As the Tea Party turns 5 years old, some of its stars gathered Thursday to argue the movement is still growing and not on the wane.
Hundreds of activists met in Washington, D.C., to mark the cause’s advent, acutely aware their nascent movement faces challenges. But together, they sought to reassure themselves they’re as vibrant as ever, even in the face of building criticism.
Favorites like Sens. Ted Cruz (R-Texas), Rand Paul (R-Ky.) and Mike Lee (R-Utah) discussed their own upset victories and promised great things for the future.
But their words of optimism come at a time when the movement is under intense scrutiny within the GOP after suffering setbacks in recent months. Cruz and other leaders took blame from within their caucus for the government shutdown as the Republican brand sank to record lows.
And despite a continued push from some Washington groups to dethrone establishment Republicans, many appear to be easily cruising in their primaries, including top targets like Senate Minority Leader Mitch McConnell (R-Ky.) and Sens. John Cornyn (R-Texas) and Lindsey Graham (R-S.C.).
In the face of that criticism, speakers on Thursday pushed back on the narrative that Tea Party is waning.
“I'm a little bit confused. I could have sworn I read in The New York Times that the Tea Party was dead,” Cruz said to whoops and cheers as he began his speech.
Both Paul and Lee suggested that to sustain itself, the Tea Party movement needed to outline a positive agenda and move beyond its initial focus on protests.
“In order for us to be a bigger party, we have to reach out to more people, not just those of us here. It has to be a bigger party; it has to be a bigger movement,” Paul said in his speech.
“It's time for us to move beyond our mere Boston moments,” Lee said, drawing a comparison to the Boston Tea Party protests and the founding fathers’ eventual writing of the Constitution. “It's time for us to move our eyes, put our hearts and our hands towards Philadelphia.”
Paul told The Hill after his speech that it’s hard to define the movement because its membership “has always been amorphous,” but he thought it was still powerful — and in some ways, it may be growing.
“If you define the movement as people who are concerned about the overwhelming debt of the country, I think there's still an enormous amount of people out there, and in fact, I think there are becoming more people that are concerned … I think that there's more and more the sense that things aren't going in the right direction,” said Paul. “So, if you define the Tea Party that way, I think the Tea Party is actually still there, still vibrant and still is a big influence.”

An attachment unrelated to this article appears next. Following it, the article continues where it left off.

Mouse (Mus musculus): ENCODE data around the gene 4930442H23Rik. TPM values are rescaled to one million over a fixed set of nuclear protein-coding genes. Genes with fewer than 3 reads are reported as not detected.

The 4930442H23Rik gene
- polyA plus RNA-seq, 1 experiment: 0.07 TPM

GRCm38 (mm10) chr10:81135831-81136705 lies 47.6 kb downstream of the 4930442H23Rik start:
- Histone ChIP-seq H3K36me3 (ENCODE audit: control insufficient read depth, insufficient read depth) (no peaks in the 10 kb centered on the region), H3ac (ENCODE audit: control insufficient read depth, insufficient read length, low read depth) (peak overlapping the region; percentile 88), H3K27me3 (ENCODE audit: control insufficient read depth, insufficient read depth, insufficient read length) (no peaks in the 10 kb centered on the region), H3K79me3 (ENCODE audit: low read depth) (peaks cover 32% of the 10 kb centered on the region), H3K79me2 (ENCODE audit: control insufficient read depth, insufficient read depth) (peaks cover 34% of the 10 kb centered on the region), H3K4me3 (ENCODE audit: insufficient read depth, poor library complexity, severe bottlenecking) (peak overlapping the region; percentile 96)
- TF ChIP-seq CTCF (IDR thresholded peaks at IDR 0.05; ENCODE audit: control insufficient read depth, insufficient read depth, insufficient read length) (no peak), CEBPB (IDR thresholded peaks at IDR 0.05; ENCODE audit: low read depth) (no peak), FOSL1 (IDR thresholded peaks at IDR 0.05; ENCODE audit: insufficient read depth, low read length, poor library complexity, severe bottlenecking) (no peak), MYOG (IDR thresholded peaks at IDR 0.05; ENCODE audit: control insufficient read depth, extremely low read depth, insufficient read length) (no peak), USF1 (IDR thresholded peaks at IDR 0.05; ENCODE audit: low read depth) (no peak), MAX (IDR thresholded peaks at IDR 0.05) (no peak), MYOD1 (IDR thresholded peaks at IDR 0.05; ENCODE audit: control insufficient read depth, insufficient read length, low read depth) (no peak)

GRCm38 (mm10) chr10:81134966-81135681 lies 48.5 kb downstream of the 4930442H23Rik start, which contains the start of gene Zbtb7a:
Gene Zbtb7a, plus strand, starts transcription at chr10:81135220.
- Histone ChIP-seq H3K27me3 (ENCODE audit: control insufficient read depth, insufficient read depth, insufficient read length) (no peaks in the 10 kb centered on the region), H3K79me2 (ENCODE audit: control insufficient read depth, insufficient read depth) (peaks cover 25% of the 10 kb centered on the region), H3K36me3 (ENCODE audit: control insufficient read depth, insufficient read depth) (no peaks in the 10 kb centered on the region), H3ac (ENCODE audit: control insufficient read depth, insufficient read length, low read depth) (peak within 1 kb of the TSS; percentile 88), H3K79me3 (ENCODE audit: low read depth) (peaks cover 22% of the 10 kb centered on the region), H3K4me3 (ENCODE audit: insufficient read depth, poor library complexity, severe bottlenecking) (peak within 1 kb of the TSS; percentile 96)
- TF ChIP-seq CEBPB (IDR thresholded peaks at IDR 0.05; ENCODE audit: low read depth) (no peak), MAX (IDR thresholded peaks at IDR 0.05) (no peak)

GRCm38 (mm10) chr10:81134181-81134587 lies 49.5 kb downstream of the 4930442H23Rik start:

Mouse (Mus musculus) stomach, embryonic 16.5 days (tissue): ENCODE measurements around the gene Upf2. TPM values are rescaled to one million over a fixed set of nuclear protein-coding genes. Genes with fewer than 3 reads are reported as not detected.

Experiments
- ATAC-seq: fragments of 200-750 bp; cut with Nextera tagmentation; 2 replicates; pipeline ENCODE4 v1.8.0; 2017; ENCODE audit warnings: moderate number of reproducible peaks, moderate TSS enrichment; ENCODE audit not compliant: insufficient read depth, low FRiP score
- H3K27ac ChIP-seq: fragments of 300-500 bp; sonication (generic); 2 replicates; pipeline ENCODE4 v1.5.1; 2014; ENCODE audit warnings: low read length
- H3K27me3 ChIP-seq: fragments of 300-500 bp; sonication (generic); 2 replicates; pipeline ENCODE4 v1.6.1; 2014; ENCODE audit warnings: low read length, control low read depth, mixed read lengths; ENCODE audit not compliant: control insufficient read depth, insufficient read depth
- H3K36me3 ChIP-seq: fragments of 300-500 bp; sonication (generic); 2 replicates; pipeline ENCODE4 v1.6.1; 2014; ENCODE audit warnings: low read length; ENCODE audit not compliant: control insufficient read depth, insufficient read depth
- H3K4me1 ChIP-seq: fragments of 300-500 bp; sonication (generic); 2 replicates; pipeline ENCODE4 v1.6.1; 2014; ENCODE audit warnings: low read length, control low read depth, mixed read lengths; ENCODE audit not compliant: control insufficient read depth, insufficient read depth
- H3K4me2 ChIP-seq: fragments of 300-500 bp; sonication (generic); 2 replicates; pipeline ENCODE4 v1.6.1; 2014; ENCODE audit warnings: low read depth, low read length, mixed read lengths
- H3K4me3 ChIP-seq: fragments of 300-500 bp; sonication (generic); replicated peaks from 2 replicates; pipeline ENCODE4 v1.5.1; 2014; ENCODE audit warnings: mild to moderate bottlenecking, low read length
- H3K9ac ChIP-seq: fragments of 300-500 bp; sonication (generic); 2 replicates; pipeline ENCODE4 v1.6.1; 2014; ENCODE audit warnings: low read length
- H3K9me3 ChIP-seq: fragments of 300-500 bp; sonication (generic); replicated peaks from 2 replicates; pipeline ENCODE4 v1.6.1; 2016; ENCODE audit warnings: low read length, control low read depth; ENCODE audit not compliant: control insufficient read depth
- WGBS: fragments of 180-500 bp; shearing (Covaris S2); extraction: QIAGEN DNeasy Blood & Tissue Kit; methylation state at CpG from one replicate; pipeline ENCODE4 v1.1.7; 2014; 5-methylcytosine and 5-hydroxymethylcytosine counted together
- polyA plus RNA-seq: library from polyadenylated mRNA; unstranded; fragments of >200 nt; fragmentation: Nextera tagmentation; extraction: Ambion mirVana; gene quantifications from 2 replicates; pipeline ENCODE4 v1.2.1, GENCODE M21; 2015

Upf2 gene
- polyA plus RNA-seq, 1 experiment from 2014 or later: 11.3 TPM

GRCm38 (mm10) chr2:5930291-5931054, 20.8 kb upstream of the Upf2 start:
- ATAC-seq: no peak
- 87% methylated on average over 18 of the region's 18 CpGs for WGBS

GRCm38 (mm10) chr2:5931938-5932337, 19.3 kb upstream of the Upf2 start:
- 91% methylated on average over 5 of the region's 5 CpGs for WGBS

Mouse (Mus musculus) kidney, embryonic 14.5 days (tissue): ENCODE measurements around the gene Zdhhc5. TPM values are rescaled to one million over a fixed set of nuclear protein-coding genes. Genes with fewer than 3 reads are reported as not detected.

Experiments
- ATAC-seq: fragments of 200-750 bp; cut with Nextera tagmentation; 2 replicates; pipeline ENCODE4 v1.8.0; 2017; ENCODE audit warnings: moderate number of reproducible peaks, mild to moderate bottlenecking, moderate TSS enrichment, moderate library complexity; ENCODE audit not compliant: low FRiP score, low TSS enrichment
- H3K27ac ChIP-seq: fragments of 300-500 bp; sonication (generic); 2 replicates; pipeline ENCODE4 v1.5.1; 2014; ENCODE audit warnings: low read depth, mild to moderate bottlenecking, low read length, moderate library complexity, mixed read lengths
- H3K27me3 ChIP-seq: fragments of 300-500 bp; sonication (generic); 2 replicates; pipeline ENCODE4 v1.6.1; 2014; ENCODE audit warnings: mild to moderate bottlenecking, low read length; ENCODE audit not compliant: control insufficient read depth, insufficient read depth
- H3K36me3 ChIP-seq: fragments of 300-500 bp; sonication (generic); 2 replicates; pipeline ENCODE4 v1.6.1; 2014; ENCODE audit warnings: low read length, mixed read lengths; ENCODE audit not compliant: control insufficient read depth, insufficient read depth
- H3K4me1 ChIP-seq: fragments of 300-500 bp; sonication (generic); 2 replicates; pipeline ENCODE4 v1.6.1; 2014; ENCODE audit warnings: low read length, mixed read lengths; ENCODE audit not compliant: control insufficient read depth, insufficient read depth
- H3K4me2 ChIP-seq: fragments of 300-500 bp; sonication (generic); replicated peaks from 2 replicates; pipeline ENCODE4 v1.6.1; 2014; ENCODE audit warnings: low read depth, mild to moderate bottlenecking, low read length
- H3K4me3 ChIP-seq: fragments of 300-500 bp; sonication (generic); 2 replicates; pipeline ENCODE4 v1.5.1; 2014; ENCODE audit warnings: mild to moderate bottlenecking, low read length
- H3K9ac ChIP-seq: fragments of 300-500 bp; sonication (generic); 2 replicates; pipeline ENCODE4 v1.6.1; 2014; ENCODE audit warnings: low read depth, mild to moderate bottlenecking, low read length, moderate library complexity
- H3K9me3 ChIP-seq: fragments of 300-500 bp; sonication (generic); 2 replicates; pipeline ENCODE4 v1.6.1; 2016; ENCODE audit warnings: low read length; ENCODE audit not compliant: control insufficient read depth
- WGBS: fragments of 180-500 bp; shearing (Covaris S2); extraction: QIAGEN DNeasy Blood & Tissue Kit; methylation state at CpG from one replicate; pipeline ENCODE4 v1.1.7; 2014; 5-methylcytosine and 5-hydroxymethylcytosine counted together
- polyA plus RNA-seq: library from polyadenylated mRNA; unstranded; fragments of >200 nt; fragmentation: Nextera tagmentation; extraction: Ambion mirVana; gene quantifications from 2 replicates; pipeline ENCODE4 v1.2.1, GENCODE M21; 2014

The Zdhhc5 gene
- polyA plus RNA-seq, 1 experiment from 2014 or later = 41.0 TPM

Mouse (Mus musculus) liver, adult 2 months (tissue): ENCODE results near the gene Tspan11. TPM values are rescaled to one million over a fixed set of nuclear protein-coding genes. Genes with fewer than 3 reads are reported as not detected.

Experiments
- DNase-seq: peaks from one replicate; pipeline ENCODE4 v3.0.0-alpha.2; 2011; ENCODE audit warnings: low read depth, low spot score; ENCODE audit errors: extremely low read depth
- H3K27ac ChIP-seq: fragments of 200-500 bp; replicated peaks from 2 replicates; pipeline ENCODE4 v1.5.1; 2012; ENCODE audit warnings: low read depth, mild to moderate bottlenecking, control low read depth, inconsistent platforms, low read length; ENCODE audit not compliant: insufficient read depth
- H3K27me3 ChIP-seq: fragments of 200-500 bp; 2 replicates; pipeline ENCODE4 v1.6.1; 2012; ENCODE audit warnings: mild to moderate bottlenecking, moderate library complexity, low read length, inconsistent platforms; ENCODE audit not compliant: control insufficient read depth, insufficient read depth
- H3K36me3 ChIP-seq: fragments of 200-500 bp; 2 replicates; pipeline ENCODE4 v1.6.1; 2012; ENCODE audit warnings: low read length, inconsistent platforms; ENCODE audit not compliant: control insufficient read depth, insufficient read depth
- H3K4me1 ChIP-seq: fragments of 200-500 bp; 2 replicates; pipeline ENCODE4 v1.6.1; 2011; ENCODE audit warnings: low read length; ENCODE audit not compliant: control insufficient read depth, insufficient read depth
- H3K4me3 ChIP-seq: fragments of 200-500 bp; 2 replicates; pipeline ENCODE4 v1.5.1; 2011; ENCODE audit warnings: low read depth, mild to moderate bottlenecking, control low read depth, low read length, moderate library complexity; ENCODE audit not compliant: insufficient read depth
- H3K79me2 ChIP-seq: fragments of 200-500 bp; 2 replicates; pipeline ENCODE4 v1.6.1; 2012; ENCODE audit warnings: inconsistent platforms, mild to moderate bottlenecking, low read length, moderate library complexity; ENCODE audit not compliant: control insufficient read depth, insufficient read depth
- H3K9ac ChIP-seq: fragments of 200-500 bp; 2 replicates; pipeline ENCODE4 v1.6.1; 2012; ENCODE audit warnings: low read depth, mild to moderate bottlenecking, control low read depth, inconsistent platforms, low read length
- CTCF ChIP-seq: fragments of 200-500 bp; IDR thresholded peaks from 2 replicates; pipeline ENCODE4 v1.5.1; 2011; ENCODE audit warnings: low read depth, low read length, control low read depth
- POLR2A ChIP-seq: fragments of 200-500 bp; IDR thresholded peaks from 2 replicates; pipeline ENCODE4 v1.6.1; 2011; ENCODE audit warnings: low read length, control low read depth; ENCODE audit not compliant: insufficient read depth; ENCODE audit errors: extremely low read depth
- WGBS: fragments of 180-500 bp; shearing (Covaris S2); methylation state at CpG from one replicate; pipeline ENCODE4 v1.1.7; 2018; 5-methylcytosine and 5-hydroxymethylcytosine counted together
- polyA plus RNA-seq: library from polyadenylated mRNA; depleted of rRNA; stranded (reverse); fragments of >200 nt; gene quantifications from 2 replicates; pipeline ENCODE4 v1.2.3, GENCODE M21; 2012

Heritage Foundation Chief Economist Stephen Moore, who spoke at the event, told The Hill the Tea Party movement needed to find that uplifting message Lee and Paul called for in order to continue to wield significant power within the GOP.
“What the Tea Party was originally about back in 2009 and '10 when it was really given birth was stopping the incredible excesses of Obama in terms of borrowing, spending. Now, I think to galvanize the movement you need really populist, positive, pro-growth initiatives,” said Moore.
As a former Club for Growth president and one-time Wall Street Journal editorial board member, Moore straddles the void between movement conservatism and the establishment. From his perch, he warned that the internal war in the GOP is hurting the party’s prospects as a whole.
“These fissures within the party right now are very concerning to me — you've got the Chamber of Commerce running candidates against the Tea Party candidates and so on. Competition is a good thing, but I sure hope we can come together to advance the same overall principles,” he said.
The strict ideological adherence the party still calls for clearly still has strong pull in the party. Cruz’s opposition to a clean debt-ceiling increase made it much more difficult for the GOP to allow it to pass earlier this month, and even McConnell and Cornyn had to break with their party and vote on a motion to allow the bill to proceed. Many centrist Republicans are constantly wary of crossing deep-pocketed Tea Party-affiliated groups like the Club for Growth and now Heritage Action, which help dictate policy and fire warning shots with their key vote scorecards.
“We get asked 'what are you going to do to prove you still have momentum?' And two weeks ago, we get blamed because Ted Cruz stood up and said 'the Senate is not going to pass this by unanimous consent. It's either that we're so powerful because we're putting the establishment on record … or something else, and I don't know what,” Tea Party Patriots President Jenny Beth Martin told The Hill.
But GOP leadership and establishment business groups have begun pushing back more forcefully against the movement. The fact that both McConnell and House Speaker John Boehner (R-Ohio) were willing to break with most of their party to help increase the debt ceiling without conditions shows their frustration with the base might have surpassed their fear of it. While there are dozens of Tea Party challengers to incumbent Republicans, only Sen. Thad Cochran (R-Miss.) and Rep. Mike Simpson (R-Idaho) appear to be facing a real threat.
Martin argued just defeating incumbents was only part of what the movement needed to accomplish, though she said admitted that those races were what scared the GOP more than anything.
“It's looking at scalps [defeating incumbents] and also looking at what do we do with open seats, what kind of people get elected there. … There are several different places where we can be measured, and we're going to engage on different levels in those different ways,” she said. "The people in D.C. will do all they can to go back to serving their own interests, unless the people hold them accountable, so even if we get scalps this time, we'll still have to turn around and have to watch and hold them accountable the two years after that."